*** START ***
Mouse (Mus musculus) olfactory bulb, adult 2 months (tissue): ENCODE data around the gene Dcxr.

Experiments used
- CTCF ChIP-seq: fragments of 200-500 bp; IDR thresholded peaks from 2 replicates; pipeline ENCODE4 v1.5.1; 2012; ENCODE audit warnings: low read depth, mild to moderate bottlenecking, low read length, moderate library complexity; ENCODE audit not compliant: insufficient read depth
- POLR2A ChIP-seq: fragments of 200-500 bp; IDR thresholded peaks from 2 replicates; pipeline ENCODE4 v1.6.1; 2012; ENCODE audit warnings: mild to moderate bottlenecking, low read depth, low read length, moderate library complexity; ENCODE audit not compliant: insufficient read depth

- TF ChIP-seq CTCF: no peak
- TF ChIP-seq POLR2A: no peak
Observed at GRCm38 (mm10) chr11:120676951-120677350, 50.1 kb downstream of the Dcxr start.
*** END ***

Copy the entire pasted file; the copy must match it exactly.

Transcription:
Mouse (Mus musculus) olfactory bulb, adult 2 months (tissue): ENCODE data around the gene Dcxr.

Experiments used
- CTCF ChIP-seq: fragments of 200-500 bp; IDR thresholded peaks from 2 replicates; pipeline ENCODE4 v1.5.1; 2012; ENCODE audit warnings: low read depth, mild to moderate bottlenecking, low read length, moderate library complexity; ENCODE audit not compliant: insufficient read depth
- POLR2A ChIP-seq: fragments of 200-500 bp; IDR thresholded peaks from 2 replicates; pipeline ENCODE4 v1.6.1; 2012; ENCODE audit warnings: mild to moderate bottlenecking, low read depth, low read length, moderate library complexity; ENCODE audit not compliant: insufficient read depth

- TF ChIP-seq CTCF: no peak
- TF ChIP-seq POLR2A: no peak
Observed at GRCm38 (mm10) chr11:120676951-120677350, 50.1 kb downstream of the Dcxr start.